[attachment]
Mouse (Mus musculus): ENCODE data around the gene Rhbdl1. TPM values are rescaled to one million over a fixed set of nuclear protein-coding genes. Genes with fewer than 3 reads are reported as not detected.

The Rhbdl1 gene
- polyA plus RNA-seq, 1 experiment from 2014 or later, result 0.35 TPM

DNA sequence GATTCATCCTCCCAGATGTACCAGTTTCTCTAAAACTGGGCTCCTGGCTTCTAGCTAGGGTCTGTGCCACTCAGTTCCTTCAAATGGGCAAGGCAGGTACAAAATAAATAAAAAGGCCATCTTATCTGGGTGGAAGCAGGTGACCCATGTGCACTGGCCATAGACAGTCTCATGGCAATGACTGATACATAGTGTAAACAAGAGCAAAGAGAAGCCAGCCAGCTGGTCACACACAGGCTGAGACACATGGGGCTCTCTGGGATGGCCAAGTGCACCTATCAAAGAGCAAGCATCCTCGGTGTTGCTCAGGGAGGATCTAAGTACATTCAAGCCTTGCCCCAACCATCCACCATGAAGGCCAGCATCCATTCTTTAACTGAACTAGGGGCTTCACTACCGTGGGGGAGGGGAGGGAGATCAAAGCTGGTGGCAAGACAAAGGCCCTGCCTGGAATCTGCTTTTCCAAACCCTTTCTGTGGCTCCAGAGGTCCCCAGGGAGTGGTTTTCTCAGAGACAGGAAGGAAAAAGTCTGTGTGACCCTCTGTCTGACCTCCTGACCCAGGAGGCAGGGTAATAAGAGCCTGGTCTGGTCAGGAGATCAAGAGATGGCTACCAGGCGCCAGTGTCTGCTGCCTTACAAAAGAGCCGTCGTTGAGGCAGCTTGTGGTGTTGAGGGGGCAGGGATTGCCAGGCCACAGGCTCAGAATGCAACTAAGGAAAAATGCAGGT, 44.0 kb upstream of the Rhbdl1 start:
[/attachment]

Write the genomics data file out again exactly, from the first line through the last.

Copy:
Mouse (Mus musculus): ENCODE data around the gene Rhbdl1. TPM values are rescaled to one million over a fixed set of nuclear protein-coding genes. Genes with fewer than 3 reads are reported as not detected.

The Rhbdl1 gene
- polyA plus RNA-seq, 1 experiment from 2014 or later, result 0.35 TPM

DNA sequence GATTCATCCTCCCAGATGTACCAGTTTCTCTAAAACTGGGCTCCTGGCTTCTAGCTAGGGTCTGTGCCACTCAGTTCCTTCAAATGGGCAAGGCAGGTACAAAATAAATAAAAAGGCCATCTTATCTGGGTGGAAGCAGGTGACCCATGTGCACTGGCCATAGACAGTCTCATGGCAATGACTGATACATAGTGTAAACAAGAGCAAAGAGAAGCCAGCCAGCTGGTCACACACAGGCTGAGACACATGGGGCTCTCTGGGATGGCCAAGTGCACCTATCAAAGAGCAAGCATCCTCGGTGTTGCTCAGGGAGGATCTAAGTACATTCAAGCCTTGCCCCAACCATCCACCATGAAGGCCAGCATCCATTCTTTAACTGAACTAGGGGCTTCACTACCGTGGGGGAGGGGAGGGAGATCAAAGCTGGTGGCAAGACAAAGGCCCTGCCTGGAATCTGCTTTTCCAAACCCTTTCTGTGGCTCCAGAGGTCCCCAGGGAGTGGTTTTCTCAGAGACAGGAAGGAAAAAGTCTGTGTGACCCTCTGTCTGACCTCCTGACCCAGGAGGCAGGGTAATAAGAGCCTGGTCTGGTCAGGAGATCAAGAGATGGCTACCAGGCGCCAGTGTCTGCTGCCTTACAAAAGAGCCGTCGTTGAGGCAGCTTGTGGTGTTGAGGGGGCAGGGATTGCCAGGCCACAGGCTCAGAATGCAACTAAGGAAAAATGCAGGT, 44.0 kb upstream of the Rhbdl1 start: